For livestock producers, this time of year is always difficult. One would expect to be preparing for colder temperatures, which means bedding livestock, thawing water and getting ready for calving season in much of the Midwest. This year though has been harder than most even leading up to this point.
Mother Nature unleashed rainfall in the spring that made it almost impossible to plant and for some not planting at all was a reality. The United States Department of Agriculture (USDA) Crop Progress report released on May 13, stated U.S. corn planting was only 30% complete. That was far behind the 66% five-year average.
Summer didn't prove to be much better. In our area of Iowa, producers were forced to seed new hay fields due to winter kill. That combined with less than ideal growing conditions made it a challenge to get a dry cutting off the field. This could be a problem this winter as producers face feeding their cattle.
Currently, row crop farmers are struggling to beat winter storms in the race to get crops out of the field. Iowa is having its latest harvest since 2009. Michigan and Wisconsin are only 74% finished while North Dakota continues to struggle at only 43% complete as of December 9.
Operations much like mine count on getting crops out to run cows on corn stalks. A later harvest means less time to run cows on stalks before snowfall. Not to mention, its been so wet farmers have had little to no time to make stalk bales.
It snowed three times before we could get corn out this year, so I'd say it's reasonable to think our time frame of cows on stalks will be pretty short this year. That means feeding cows longer in a year when we had a less than successful hay crop. To add to the stress, some of us were forced to start feeding cattle before stalks were even available.
A down holiday season
As we wrap up Thanksgiving and move into the Christmas holiday it is hard to lose sight of the stress farmers are under. Sure, many have a lot to rejoice in but in many parts of the ag sector, the down prices and undesirable circumstances are making it difficult for many.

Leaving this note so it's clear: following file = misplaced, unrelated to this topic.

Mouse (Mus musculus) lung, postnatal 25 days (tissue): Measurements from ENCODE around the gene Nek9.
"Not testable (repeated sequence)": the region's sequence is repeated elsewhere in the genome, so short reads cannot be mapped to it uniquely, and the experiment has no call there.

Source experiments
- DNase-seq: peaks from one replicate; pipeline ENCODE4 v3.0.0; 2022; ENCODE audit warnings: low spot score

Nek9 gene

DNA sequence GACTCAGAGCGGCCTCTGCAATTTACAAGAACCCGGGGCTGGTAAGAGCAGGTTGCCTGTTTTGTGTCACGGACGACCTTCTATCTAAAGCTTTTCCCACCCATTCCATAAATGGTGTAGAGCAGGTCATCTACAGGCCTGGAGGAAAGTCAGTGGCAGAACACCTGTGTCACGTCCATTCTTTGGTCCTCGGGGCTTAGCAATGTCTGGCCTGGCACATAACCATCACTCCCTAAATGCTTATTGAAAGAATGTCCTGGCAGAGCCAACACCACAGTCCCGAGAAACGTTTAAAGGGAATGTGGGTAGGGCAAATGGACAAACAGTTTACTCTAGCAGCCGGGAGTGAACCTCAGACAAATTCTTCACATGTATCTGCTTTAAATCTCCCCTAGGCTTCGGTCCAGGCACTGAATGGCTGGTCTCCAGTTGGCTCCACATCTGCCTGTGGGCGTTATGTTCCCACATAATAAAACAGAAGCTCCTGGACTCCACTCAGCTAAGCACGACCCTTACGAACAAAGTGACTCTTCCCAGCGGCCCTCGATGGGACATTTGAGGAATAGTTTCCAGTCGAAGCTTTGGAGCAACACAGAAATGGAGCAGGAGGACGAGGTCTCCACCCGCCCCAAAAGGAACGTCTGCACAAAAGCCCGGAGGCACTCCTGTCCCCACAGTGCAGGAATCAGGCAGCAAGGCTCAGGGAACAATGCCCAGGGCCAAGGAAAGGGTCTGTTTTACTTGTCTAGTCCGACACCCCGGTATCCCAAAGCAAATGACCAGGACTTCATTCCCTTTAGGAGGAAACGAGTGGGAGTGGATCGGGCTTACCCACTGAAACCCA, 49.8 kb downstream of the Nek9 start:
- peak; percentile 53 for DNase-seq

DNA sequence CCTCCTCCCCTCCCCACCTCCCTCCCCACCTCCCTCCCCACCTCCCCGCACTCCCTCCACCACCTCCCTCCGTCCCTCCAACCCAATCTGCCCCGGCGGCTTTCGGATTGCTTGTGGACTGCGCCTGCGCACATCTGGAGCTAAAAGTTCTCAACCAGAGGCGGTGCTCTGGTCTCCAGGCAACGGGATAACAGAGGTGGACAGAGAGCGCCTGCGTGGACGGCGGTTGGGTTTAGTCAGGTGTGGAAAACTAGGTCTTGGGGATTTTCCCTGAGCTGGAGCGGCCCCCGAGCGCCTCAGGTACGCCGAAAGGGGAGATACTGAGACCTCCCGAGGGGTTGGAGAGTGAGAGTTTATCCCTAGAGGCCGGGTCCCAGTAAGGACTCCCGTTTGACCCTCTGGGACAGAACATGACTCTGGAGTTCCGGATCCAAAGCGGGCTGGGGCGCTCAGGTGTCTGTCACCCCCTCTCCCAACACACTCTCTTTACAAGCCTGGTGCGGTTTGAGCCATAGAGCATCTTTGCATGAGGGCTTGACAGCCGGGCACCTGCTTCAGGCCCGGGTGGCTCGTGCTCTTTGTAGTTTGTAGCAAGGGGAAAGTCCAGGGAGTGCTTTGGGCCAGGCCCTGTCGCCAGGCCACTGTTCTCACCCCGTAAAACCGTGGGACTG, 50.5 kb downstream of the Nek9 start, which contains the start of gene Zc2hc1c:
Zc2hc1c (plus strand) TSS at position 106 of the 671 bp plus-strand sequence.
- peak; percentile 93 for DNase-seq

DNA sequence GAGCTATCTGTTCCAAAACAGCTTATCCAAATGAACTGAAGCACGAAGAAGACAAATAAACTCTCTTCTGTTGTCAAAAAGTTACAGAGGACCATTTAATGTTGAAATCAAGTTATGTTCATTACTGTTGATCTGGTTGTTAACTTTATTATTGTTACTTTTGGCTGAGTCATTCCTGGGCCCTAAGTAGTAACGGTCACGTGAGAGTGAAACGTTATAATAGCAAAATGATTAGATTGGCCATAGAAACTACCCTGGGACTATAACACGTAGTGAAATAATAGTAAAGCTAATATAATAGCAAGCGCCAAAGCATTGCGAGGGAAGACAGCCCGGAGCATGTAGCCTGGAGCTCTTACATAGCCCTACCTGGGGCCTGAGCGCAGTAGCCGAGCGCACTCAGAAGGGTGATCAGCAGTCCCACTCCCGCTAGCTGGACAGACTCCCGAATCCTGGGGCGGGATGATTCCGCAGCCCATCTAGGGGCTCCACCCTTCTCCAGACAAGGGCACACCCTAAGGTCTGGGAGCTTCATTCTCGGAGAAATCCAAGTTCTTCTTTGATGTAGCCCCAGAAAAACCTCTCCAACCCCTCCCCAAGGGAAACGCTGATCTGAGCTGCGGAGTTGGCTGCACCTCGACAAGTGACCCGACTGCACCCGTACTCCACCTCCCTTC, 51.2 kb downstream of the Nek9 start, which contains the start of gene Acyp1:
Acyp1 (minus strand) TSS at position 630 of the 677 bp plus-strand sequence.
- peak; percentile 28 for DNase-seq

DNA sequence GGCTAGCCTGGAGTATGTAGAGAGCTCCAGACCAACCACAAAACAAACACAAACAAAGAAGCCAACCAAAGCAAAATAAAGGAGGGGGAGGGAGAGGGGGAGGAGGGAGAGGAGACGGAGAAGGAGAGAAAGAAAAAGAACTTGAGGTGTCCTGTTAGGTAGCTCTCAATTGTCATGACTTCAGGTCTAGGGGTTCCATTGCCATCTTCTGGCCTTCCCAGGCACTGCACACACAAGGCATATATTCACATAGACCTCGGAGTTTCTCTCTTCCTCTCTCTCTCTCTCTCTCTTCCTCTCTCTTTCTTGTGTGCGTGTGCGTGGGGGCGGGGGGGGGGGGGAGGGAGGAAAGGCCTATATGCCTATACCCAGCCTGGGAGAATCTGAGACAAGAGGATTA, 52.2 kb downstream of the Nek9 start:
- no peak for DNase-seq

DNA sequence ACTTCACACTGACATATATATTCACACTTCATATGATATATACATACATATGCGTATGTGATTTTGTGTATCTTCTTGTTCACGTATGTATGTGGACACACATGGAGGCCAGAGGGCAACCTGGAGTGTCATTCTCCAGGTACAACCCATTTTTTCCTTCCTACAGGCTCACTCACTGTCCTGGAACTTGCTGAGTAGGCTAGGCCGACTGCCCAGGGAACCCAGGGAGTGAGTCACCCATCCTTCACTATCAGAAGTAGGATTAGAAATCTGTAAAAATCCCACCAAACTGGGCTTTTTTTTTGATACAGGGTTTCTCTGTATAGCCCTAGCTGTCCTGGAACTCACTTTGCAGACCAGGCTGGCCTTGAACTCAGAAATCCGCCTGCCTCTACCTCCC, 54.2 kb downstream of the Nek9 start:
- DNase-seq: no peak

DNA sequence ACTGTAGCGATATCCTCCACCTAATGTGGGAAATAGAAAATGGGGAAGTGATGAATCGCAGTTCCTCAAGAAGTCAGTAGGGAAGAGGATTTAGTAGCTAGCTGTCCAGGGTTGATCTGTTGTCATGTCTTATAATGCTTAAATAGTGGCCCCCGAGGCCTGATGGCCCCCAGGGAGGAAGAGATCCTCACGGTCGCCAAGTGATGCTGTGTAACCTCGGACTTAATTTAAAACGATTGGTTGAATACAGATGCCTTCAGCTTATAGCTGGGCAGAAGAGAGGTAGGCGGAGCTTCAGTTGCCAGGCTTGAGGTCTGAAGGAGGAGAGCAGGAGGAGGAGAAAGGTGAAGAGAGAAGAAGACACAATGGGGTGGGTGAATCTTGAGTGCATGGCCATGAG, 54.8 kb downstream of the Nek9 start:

I sat at a family Thanksgiving last week and listened to a dairy farmer talk about the suicide rate within the industry. He explained that a certain dairy publication is even running the suicide helpline number in their magazine. My heart is broken, thinking about a once prosperous business that is crashing rapidly and bringing farmers down in its path.
Let's not forget our hog producers living in fear that any day could be the day that African swine fever (ASF) impacts the United States.
Poultry producers should be excited about recent export opportunities opening up but it's hard not to feel down for our fellow livestock producers.
In a time where livestock producers should be excited about up incoming sales due to holiday parties, they're worried about how they will care for livestock with minimal feed supply, a shortage of bedding and down prices.
I hope that the gift of love and kindness are enough for many families in the agriculture industry this season because, let's be honest, no one needs the added stress of putting gifts under the tree, especially not the small-town farmer just trying to manage on a day to day basis of unknown prices and Mother Nature's crazy wrath.
Better things to come in 2020?
Cattle prices should rebound when the Tyson plant reopens, also demand from China should make cattle prices higher. Same thing with hog prices, assuming the U.S. is not hit with ASF.
There may be a ray of sunshine on the horizon for the dark clouds currently overhead; let's just hope Mother Nature decides to cooperate.